Sometimes it's a sign of intelligence. But on other occasions it's a sign of panic. When Fenway Sports Group took over Liverpool, they opted for what some call the European model but is, in fact, the way most teams in most sports in most countries in every corner of the globe are run: one guy coaches the players and makes decisions on match day and another specialises in dealing with contracts and recruiting players to the club.
It was a decision some might want to debate, but, at the time at least, it looked like a commitment. Damien Comolli was the transfer guru, "King" Kenny Dalglish the inspir-ational boss. Both, of course, were sacked, but the early indication was that FSG believed in the system.
So much so, in fact, that it was cited as one of the reasons why negotiations with Roberto Martinez broke down: he was wary of joining a club where he didn't know who'd be buying his players.
But then, on June 1, the club made Brendan Rodgers uber-boss: no director of football in sight. Now, you can debate among yourselves which model is best, but a 180-degree turnaround generally isn't a sign of clear thinking. Was it a case of Rodgers making a name for himself as some kind of brilliant wheeler-dealer capable of unearthing rare talent in the transfer market that persuaded FSG to ditch their plan?
The jury is out on that one. Swansea drew accolades last season for their sparkling brand of football. Of their 11 most used players (by minutes played) six were signed during his two seasons at the club.
Michel Vorm, Scott Sinclair, Danny Graham and Leon Britton were bought by Rodgers (although Britton had previously spent eight seasons at Swansea) while Gylfi Sigurdsson and Steven Caulker arrived on loan.
It's not a bad strike rate, but hardly earth-shattering. If anything, it suggests Rodgers is very good at working with players and moulding them into an effective and entertaining unit without indicating he has any particular brilliance as a transfer guru. This summer, he has so far spent £27 million on Fabio Borini and Joe Allen, guys he has managed before, plus £3.3 million on Heerenveen winger Oussama Assaidi. Real Madrid's Nuri Sahin could join on loan while Fulham's Clint Dempsey is also a target, but neither really fits the "unearthed gem" category.
Of course, none of this will matter very much if he can do at Anfield what he did at Swansea, albeit writ large. Dalglish's predilection for technically gifted players should make his job easier, the problem is it's hard to see how the pieces fit into Rodgers' version of 4-3-3.
The putative midfield trio of Lucas, Allen and Steven Gerrard looks good on paper, but it remains to be seen whether the captain can make the kind of runs from midfield that Sigurdsson made and which are integral to the Rodgers model.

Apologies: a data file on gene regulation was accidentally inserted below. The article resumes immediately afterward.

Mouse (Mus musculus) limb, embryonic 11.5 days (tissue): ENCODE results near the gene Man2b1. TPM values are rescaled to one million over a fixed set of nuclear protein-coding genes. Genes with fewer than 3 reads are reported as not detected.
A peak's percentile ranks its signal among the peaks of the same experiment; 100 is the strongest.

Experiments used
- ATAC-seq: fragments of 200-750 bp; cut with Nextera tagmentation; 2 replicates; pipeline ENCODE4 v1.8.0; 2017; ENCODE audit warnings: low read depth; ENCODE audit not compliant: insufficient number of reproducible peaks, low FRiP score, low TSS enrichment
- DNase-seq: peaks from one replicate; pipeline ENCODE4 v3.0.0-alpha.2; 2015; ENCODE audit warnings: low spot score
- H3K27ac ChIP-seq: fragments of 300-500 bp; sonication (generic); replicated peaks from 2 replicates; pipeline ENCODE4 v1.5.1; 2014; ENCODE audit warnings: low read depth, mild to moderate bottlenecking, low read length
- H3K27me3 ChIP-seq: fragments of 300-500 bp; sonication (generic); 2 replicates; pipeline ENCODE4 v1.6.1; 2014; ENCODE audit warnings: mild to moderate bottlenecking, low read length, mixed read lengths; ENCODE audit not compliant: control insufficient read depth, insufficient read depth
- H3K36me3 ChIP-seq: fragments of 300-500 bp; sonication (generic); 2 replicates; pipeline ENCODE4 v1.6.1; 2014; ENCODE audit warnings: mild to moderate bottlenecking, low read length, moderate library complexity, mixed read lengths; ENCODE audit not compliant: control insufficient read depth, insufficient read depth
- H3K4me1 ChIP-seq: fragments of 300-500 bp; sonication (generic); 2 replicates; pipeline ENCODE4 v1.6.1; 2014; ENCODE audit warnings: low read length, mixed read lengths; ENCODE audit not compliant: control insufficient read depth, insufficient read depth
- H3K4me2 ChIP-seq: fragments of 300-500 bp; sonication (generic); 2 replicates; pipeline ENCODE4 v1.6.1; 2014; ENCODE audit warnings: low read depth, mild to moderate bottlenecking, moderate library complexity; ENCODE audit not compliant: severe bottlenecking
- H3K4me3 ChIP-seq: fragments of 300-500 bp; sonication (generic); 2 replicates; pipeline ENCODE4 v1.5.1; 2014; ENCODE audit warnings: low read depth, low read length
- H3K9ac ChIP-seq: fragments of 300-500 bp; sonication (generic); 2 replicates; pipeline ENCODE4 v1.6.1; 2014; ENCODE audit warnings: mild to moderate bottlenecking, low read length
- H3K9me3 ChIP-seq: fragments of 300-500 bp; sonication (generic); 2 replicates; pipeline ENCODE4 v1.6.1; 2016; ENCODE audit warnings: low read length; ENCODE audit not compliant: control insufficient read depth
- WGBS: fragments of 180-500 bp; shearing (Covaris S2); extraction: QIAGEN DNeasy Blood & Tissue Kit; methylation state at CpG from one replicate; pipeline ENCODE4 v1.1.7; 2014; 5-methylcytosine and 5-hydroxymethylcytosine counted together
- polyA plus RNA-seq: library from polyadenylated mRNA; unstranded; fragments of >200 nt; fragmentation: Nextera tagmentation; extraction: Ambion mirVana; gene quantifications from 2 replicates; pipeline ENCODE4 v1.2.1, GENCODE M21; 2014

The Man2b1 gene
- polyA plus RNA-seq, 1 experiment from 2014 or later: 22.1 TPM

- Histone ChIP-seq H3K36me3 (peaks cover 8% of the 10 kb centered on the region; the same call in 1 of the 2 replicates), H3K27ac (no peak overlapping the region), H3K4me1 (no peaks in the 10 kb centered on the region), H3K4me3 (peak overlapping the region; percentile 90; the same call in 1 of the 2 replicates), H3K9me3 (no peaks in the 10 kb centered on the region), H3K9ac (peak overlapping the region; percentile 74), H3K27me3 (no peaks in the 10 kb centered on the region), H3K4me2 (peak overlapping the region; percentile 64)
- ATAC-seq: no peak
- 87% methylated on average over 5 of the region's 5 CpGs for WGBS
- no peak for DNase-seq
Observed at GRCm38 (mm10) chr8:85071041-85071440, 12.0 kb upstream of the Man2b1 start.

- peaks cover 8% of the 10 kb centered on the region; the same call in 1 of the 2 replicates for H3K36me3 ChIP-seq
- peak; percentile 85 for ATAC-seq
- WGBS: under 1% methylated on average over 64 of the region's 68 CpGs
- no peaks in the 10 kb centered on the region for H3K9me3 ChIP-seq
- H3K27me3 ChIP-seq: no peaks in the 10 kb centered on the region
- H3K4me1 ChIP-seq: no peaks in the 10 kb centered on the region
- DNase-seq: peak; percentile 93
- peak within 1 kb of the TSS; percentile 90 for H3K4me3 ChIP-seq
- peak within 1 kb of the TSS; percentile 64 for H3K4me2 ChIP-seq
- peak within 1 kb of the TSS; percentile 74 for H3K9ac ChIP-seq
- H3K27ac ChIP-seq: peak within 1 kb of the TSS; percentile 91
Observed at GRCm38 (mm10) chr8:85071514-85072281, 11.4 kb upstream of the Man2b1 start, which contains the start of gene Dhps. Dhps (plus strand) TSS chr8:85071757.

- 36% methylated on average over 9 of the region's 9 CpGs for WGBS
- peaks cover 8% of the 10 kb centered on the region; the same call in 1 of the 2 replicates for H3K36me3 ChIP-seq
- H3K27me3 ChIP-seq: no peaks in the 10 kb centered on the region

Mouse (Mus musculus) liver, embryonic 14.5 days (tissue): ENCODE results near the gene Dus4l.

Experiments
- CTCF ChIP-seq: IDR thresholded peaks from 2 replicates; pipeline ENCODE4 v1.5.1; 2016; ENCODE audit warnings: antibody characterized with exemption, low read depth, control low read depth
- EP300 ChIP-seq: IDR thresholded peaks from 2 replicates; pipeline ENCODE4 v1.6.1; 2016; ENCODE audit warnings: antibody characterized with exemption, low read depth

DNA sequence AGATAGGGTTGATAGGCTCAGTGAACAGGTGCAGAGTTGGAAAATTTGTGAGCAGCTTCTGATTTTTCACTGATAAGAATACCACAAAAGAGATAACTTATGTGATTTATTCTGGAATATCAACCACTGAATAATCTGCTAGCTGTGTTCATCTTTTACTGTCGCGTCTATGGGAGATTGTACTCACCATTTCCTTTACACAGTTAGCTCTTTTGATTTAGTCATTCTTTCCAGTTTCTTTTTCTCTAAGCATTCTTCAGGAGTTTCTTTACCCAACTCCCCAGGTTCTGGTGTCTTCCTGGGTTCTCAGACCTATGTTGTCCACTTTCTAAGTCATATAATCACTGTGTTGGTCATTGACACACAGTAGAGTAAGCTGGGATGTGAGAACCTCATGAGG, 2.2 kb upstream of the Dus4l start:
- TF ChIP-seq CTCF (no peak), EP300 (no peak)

Borini and Assaidi (or Stewart Downing, whoever plays) are good wingers, though perhaps not yet Liverpool-calibre wide men (and in Downing's case, he may never get there). Most of all, up front, you have Luis Suarez, who is nothing like Graham, the man who led the line for him at Swansea. Good managers know how to adjust and Rodgers must be given time to make those adjustments. The immediate challenge will be finding a way to fit his two best players, Suarez and Gerrard, into a system that doesn't exactly seem tailor-made for their respective skill sets.
Rodgers exudes confidence and you wouldn't want to bet against him. But the road ahead is tough, as is the fixture list: after Manchester City today, Liverpool host Arsenal and Manchester United, with a trip to Sunderland in between. And it's not lost on anyone that the media is full of former Reds who also happen to be Dalglish loyalists (and often former team-mates of King Kenny).
Rodgers will be allowed a couple stumbles. After that, expect the screws to tighten.
Meanwhile, Rodgers' old club Swansea are flying high. Their 3-0 victory over West Ham yesterday means it's two wins with eight goals scored, none conceded: gaudy numbers. Especially when juxtaposed against the fact that in the summer the Welsh club lost three bona-fide starters in Caulker, Allen and Sigurdsson – the last two moving for a combined £25 million – as well as their manager
Nobody needs to get overly excited at this stage, but it does beg the question of whether it's the managerial genius of Michael Laudrup; whether Swansea happen to be brilliant at picking managers (they did also have a certain Roberto Martinez a few years back); or whether they're simply a very well run club who make a new boss's job that much easier.
My feeling is that it's a combination of the above, with an emphasis on the third factor. Perhaps Liverpool could have looked into prying Swans chairman Huw Jenkins loose along with Rodgers in a package deal.
Two new faces have been added to the Chelsea squad, Marseille right-back Cesar Azpilicueta and attacking midfielder Victor Moses from Wigan. You can see the logic with the former.
He turns 23 next week, has represented Spain at every level bar full international and did a decent job for Marseille. Branislav Ivanovic may be a cult hero, but he's a recycled central defender and, with Jose Bosingwa gone, Chelsea needed a specialist in that role. Plus, £7 million is a decent price.
Moses is harder to figure out. He's a gifted player who, at 21, is just harnessing his considerable talent. But he's also a winger/second striker hybrid and, given that Chelsea play one up front, he'll likely need to find playing time on the wing. And with Ramires,
With Marko Marin, Juan Mata and Florent Malouda already at the club – plus Eden Hazard who can play wide, plus Yossi Benayoun and Gael Kakuta who are still around – that may be hard to come by.
Here's hoping he won't be on the Romelu Lukaku development plan this year, the one whereby you pay £20 million for a player and give him a grand total of 165 Premier League minutes.
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